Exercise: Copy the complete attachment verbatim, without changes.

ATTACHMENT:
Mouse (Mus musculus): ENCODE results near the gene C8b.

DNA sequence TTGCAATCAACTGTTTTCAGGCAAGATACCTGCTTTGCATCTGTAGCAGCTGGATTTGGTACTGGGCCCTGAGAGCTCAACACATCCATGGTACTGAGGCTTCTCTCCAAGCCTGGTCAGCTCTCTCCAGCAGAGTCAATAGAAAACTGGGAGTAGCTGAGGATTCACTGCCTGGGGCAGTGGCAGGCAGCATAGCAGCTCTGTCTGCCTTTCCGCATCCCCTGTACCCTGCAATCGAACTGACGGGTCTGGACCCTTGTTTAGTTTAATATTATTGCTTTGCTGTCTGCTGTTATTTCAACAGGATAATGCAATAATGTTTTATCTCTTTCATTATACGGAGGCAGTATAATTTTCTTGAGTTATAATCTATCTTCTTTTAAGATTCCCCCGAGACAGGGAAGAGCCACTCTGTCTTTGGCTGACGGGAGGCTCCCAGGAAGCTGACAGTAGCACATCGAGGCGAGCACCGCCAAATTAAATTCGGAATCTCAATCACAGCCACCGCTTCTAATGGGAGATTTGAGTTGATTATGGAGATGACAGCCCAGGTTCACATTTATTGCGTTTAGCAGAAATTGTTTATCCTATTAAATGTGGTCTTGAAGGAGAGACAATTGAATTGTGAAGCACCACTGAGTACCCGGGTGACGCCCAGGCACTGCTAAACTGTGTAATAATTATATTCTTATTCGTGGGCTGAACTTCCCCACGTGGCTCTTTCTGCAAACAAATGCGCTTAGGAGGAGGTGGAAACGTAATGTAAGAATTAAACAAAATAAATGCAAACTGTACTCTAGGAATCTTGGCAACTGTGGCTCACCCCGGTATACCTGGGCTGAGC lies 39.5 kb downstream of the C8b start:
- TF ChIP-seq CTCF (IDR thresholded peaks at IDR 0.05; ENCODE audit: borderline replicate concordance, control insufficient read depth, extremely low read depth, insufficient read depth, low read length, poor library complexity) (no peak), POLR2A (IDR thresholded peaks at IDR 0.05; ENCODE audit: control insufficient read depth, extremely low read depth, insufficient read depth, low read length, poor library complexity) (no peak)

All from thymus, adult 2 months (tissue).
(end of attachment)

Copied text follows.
Mouse (Mus musculus): ENCODE results near the gene C8b.

DNA sequence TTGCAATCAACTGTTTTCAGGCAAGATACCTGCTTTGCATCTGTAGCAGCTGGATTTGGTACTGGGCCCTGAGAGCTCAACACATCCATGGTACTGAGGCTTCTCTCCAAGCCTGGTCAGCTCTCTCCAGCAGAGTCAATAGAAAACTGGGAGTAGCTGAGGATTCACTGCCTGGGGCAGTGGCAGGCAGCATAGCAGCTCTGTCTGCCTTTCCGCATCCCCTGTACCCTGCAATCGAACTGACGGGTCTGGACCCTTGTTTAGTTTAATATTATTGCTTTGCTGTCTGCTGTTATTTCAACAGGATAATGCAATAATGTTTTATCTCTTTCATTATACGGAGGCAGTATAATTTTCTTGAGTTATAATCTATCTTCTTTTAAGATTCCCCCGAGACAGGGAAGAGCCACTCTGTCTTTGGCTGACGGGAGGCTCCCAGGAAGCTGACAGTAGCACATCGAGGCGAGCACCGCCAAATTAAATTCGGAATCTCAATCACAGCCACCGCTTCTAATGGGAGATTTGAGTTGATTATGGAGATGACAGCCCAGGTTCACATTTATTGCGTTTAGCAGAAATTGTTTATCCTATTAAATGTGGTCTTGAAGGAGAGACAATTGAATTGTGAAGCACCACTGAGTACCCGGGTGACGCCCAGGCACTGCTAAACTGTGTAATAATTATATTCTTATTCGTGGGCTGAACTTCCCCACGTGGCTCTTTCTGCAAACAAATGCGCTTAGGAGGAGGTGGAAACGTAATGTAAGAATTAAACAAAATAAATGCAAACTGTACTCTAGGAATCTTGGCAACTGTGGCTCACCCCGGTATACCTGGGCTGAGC lies 39.5 kb downstream of the C8b start:
- TF ChIP-seq CTCF (IDR thresholded peaks at IDR 0.05; ENCODE audit: borderline replicate concordance, control insufficient read depth, extremely low read depth, insufficient read depth, low read length, poor library complexity) (no peak), POLR2A (IDR thresholded peaks at IDR 0.05; ENCODE audit: control insufficient read depth, extremely low read depth, insufficient read depth, low read length, poor library complexity) (no peak)

All from thymus, adult 2 months (tissue).